trigger

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 #21 
Just talk to the coyotes and let them know how you feel. Just like the park service they are very receptive and willing to compromise with us to make positive change. It's as if you guys learned nothing from the government shutdown
paul belanger

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 #22 
I just saw a bit on ABC news that said the same thing.  Throw rocks at them.  Do NOT on any account try to befriend wild coyotes.
FreeFlight107

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 #23 
About the best advice I've ever heard was in Ganistan on what to do about the desert foxes(90% rabies infected!) that came into camp. "Don't Feed them at all costs, do throw rocks at them to get them to avoid humans"

Same goes for yotes anywhere. In my neighborhood in San Diego we've had a pack of 4 attack a group of 3 large dogs before the owners advanced on them.  Word is slowly getting out that the best thing to do is throw something at them when they are seen.
Tule

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 #24 

A pack of coyotes chasing after a puppy broke several panes of glass in the door of a home in a suburb of Chicago Friday as they tried to chase the dog into the house.

"I've never seen anything quite like this," Riverside Police Chief Thomas Weitzel said of the attack on South Herbert Road, Riverside, about a mile from the Des Plaines River.

Dog owner Roger Nelson said it was about 4 a.m. when he let his three dogs -- a beagle, a golden retriever and a German shepherd puppy -- out into the yard.

He said his pups barely made it out of the door when the pack of coyotes came charging.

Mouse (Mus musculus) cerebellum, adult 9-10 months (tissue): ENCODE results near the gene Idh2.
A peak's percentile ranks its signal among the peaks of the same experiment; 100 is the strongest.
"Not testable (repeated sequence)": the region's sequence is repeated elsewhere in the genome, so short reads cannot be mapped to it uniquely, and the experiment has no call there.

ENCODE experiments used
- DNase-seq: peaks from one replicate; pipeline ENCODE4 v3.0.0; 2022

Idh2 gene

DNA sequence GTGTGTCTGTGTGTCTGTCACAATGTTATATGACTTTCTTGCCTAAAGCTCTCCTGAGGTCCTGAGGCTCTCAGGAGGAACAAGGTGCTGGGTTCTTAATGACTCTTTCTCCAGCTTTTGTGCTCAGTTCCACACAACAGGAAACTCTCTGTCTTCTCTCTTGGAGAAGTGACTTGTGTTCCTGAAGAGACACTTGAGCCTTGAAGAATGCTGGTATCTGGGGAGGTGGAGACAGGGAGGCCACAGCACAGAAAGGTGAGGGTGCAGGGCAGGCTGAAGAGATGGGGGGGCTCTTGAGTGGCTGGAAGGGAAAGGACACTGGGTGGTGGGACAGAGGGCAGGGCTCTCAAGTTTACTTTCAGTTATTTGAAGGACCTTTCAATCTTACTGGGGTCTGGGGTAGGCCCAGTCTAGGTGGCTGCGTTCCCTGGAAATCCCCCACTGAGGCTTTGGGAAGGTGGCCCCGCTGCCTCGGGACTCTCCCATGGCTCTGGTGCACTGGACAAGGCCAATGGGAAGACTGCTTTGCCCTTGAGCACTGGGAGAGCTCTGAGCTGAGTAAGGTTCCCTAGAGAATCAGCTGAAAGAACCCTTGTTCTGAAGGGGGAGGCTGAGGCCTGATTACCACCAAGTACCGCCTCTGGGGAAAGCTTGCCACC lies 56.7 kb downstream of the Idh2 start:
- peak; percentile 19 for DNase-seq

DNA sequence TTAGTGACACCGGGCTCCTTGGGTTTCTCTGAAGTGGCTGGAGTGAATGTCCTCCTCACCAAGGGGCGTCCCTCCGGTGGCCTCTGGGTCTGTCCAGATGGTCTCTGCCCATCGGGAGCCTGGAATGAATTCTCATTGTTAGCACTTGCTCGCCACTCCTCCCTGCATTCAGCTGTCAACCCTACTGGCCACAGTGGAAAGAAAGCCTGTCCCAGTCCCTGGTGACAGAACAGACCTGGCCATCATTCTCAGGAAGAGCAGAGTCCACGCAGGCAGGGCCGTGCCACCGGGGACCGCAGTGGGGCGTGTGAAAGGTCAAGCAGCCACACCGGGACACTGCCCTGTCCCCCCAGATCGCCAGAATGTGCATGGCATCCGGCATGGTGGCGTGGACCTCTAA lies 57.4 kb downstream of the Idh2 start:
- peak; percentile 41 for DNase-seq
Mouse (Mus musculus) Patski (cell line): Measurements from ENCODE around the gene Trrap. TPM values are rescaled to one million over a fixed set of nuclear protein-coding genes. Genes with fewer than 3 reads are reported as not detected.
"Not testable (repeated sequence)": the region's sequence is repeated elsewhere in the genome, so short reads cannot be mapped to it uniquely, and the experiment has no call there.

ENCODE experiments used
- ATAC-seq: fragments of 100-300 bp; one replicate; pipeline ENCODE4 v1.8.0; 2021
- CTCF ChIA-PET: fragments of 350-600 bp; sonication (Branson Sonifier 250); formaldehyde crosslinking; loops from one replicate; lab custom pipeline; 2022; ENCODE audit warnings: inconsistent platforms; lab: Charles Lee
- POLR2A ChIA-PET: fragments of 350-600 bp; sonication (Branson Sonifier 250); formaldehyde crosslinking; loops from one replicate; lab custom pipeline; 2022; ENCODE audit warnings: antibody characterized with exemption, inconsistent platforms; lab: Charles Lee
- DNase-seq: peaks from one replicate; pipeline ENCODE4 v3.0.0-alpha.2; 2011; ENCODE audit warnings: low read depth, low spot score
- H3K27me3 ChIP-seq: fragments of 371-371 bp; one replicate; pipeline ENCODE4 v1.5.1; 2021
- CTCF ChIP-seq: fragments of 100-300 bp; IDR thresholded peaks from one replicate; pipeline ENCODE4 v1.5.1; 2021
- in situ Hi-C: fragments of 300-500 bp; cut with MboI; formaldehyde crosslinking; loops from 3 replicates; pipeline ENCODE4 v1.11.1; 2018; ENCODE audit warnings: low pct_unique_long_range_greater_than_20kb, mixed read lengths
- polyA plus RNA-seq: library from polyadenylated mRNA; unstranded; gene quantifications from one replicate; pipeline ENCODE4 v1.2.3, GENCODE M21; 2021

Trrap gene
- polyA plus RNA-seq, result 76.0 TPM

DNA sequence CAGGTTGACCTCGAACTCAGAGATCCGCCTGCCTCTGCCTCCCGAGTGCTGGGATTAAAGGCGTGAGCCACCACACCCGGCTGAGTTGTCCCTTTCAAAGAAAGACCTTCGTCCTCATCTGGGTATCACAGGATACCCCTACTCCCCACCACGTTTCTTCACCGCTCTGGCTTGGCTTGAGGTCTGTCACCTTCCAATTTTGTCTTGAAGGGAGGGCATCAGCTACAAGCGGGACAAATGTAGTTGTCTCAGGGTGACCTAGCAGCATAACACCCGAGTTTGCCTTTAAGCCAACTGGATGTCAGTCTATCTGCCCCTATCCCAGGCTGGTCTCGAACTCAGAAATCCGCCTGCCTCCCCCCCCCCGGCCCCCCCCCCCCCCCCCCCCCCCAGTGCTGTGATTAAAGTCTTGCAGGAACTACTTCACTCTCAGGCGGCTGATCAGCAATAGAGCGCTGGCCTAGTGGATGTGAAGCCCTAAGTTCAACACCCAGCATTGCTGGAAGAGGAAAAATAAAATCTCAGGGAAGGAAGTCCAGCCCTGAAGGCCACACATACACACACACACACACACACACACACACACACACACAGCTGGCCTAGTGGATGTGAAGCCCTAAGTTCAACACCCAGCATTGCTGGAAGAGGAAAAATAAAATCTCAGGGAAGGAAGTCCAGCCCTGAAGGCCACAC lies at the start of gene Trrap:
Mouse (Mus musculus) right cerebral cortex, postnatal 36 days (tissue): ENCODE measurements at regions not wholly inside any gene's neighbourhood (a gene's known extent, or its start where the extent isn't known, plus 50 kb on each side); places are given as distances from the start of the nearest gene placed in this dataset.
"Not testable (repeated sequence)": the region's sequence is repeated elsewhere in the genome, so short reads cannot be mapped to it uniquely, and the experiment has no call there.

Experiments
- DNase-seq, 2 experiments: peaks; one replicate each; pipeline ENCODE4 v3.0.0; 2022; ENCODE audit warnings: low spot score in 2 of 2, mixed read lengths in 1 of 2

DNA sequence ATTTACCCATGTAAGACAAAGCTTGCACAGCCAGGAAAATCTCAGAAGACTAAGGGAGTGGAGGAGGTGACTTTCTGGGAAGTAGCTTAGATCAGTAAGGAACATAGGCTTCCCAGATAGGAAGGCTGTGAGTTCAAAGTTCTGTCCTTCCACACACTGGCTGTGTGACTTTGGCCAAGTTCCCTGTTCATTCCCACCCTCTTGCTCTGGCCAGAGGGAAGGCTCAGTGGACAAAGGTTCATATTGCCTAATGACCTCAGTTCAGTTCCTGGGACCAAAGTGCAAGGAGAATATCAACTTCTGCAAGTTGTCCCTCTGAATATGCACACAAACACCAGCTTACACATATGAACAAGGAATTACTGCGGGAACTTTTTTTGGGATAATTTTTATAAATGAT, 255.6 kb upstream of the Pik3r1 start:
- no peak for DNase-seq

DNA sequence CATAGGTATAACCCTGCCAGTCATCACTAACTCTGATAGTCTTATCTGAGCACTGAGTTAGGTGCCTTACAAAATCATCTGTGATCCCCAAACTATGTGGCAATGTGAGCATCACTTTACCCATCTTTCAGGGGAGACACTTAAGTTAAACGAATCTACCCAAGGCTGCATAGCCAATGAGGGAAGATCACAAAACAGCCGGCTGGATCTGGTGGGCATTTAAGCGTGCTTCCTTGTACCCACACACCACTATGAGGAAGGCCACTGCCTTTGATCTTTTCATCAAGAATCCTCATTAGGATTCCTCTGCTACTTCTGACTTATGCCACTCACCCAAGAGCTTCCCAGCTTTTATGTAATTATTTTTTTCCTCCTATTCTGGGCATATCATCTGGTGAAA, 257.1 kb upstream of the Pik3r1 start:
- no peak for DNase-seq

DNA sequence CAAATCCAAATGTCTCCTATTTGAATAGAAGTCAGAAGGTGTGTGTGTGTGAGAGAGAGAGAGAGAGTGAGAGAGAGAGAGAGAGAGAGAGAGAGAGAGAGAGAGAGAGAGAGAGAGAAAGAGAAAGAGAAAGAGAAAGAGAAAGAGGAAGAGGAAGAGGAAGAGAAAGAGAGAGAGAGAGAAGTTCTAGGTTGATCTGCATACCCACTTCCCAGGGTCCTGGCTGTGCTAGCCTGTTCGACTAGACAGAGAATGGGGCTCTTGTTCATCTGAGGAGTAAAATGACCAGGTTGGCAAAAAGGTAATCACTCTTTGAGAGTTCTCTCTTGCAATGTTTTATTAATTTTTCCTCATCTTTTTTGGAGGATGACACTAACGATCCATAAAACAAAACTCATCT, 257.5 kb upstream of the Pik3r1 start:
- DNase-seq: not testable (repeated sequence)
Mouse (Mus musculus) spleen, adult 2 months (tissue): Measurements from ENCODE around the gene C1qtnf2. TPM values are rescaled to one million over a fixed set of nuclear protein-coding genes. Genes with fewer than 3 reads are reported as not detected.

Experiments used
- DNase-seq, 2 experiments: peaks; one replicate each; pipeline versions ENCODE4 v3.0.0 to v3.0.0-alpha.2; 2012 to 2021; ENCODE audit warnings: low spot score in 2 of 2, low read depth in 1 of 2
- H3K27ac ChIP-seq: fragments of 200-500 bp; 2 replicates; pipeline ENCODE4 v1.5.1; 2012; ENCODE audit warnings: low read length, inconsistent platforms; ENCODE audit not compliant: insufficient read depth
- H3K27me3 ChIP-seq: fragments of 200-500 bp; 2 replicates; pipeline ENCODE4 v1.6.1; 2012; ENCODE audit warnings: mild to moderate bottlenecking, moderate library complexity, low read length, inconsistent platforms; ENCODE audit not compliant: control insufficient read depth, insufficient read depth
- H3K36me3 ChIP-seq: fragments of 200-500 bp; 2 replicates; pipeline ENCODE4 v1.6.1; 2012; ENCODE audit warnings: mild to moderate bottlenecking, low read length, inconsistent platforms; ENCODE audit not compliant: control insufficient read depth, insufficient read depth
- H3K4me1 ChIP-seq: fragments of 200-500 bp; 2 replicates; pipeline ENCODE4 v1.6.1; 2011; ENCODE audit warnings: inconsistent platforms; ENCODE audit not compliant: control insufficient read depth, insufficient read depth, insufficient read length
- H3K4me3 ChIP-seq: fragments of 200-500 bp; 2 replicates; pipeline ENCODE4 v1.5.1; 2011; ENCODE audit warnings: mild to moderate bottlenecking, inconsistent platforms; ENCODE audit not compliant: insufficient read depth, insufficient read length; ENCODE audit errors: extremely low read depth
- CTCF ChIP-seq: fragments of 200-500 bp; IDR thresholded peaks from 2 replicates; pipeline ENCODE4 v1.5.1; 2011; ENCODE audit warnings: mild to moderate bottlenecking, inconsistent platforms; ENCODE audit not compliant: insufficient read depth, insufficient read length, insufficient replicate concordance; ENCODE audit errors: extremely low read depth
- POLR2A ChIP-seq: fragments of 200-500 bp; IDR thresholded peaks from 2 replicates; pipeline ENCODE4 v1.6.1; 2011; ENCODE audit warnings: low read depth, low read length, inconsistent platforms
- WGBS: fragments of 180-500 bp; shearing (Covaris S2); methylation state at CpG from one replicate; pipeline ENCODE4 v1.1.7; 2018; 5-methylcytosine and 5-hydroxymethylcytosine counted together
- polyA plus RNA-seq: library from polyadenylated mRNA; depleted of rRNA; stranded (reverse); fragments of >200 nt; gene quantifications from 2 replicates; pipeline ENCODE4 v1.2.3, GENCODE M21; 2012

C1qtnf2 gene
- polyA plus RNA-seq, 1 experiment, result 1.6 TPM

The coyotes -- Nelson said there were four of them -- came from the bushes and easily cleared a fence.

 "That's about a three-and-a-half foot fence. I mean, they jumped it, no issues at all," he said.

Nelson said he hurried the dogs back inside. They made it, but the coyotes didn't let up.

"[They were] just standing up on their back as they were clawing at the door, and then the two older [dogs] I got, they were snarling back at them and growling," he said.

The coyotes were finally scared away when Nelson fired a high-powered BB gun at them, striking two of them, police said. Nelson's dogs were unharmed.

The attack left a lot of damage to the door. Several panes of glass of an outer door were broken, as was the glass on the main entry door.

Police Sgt. Bill Gutschick said in a statement that in his 25 years on duty, this was the first time he’s heard of coyotes trying to get into a home while chasing a pet.

Riverside has had other recent reports of coyotes attacking pets, Weitzel said, and on Jan. 3, a 7-month-old Bichon-Poo puppy was killed in the 100 block of Addison Road.

Weitzel urged residents to be aware of wild animals in the area.

"Coyotes do not know the difference between pets and the wild creatures they hunt, so try to protect pets by accompanying them outdoors," he said.

And use a short leash, he said.

paul belanger

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 #25 
Lys

Yes, the dingo did get the kid.....but the Aussie govt figured her for the culprit and put her in prison for years before the truth came out.

Tule